A childhood biography of a groundbreaking African-American athlete.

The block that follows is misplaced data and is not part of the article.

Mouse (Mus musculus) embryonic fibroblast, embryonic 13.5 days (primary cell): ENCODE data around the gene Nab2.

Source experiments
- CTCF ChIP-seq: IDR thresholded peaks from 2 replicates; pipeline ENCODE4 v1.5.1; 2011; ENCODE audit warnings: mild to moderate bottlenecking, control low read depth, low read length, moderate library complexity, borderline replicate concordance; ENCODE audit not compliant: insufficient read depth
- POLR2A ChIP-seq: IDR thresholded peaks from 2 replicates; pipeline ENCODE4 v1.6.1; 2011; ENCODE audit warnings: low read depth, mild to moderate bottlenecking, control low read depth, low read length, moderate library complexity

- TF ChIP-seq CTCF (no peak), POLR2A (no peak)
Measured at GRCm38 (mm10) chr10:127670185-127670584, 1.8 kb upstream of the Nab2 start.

Arthur Ashe (1943-1993) was the first African American man to win a major tennis tournament. He did not start out with a love of the game--his favorite sport was actually baseball--but growing up in the racist south, Arthur decided he would one day play sports on courts that did not allow black athletes. After proving himself a natural on the tennis court, and struggling with committing to the game, Arthur enjoyed many years of championship tennis, crowned by two achievements: his victory over Jimmy Connors at Wimbledon, and competing in Byrd Park, Virginia, a park he was not allowed to play in when he was a child. Alas, during heart surgery in 1983, it is likely that Ashe was given blood tainted with HIV. He became an active fundraiser and speaker on behalf of AIDS research. In 1997 the U.S. Tennis Center's main stadium in New York City was named Arthur Ashe Stadium in honor of his many contributions to the game. This inspiring biography showcases Ashe's courage in the face of bigotry.